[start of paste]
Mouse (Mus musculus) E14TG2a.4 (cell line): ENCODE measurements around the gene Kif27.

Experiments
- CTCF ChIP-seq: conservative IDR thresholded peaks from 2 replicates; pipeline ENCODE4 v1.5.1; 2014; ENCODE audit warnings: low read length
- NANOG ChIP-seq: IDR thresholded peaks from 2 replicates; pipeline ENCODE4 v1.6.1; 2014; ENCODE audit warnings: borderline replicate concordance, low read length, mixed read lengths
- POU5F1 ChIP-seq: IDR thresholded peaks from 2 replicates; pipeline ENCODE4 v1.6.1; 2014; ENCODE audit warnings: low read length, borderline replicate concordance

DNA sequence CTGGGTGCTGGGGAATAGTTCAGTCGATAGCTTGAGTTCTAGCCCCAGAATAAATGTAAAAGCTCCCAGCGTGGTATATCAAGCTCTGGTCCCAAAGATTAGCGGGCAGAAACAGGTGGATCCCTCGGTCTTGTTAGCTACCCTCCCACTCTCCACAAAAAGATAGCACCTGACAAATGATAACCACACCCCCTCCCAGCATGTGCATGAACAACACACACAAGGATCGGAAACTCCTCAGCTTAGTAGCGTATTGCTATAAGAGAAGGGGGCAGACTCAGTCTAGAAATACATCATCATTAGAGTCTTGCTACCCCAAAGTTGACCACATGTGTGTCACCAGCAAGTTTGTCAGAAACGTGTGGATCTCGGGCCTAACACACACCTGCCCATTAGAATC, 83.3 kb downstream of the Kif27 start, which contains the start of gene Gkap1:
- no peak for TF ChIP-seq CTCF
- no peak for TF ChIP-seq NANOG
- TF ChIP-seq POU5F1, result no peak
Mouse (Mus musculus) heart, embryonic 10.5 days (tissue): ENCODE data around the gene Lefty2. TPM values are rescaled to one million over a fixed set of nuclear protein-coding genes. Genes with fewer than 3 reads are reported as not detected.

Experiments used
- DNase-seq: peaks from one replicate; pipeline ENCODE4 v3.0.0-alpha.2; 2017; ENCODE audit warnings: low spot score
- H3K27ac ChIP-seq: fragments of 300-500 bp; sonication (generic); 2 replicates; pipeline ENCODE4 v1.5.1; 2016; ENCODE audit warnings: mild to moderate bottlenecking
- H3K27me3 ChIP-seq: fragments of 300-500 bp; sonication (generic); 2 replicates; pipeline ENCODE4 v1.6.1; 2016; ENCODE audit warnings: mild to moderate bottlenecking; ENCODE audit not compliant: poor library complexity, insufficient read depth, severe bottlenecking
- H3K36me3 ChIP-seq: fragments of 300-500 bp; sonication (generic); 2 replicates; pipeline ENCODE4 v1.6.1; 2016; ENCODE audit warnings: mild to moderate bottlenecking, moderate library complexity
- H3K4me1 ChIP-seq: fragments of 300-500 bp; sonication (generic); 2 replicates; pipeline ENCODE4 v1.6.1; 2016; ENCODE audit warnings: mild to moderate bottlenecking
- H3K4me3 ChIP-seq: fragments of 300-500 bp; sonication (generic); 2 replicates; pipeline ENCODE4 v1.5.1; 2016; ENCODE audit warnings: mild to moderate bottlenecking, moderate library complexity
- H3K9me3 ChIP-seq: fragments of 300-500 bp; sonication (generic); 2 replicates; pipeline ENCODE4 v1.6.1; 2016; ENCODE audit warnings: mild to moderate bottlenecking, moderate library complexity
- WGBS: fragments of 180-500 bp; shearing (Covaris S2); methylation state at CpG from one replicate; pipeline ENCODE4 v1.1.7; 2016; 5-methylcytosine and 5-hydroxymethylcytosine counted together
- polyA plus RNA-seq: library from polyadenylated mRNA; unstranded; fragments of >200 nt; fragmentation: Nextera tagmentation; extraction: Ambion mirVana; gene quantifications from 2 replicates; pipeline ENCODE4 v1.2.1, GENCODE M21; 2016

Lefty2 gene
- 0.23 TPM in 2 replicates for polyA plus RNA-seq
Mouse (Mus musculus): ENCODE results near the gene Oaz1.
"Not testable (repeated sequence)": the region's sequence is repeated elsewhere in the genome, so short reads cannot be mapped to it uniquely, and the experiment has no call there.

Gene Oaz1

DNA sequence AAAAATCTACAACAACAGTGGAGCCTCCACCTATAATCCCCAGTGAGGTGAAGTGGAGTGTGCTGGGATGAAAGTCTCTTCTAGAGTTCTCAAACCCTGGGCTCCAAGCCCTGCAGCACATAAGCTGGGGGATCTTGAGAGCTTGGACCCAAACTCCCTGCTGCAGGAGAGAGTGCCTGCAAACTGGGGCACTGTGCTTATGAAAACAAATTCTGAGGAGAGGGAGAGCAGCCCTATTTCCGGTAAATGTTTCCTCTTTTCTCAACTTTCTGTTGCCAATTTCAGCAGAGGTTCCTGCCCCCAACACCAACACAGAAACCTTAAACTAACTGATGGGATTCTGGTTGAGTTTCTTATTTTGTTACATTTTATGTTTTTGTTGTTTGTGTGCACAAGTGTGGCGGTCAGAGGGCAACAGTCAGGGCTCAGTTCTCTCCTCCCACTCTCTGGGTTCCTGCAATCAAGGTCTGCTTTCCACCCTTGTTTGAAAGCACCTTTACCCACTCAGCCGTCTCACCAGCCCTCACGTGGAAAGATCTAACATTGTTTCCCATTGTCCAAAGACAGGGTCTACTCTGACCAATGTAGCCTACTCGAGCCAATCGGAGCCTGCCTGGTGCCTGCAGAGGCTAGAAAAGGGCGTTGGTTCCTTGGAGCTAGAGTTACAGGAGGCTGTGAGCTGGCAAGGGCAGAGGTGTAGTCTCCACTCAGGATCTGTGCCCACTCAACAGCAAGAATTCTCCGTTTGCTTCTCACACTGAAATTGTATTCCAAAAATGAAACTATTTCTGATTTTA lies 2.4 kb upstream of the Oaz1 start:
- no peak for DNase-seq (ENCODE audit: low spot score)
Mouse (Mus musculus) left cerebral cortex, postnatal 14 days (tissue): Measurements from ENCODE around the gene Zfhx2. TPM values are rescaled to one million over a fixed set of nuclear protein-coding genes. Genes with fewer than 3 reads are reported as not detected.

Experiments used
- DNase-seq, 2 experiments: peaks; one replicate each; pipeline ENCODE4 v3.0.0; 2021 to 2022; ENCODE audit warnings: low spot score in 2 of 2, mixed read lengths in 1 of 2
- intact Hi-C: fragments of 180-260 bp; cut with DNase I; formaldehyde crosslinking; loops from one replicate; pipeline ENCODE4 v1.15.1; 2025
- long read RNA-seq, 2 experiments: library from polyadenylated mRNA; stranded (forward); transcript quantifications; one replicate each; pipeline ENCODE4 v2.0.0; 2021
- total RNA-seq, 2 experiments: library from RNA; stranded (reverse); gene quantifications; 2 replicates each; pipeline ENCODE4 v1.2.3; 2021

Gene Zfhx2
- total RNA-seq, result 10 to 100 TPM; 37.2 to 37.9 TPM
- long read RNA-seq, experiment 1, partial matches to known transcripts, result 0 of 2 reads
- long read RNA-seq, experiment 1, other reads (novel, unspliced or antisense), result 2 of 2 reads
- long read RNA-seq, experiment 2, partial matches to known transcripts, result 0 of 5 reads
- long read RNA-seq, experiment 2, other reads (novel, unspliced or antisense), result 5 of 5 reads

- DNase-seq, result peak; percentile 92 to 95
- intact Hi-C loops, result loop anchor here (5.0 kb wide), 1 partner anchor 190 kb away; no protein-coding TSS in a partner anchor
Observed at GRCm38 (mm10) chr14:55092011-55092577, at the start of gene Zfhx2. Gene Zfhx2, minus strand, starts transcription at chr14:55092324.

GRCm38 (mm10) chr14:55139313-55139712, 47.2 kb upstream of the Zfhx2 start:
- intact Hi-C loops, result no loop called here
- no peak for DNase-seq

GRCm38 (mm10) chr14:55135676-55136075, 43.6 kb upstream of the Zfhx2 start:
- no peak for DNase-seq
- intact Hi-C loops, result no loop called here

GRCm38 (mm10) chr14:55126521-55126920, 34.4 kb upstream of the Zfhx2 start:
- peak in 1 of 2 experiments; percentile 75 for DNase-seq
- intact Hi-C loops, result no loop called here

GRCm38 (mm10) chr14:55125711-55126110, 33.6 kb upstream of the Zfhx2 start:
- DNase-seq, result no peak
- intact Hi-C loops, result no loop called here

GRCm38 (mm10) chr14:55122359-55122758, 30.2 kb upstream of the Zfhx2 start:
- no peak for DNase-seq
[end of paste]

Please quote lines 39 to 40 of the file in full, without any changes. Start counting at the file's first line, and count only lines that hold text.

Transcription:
- long read RNA-seq, experiment 2, other reads (novel, unspliced or antisense), result 5 of 5 reads

- DNase-seq, result peak; percentile 92 to 95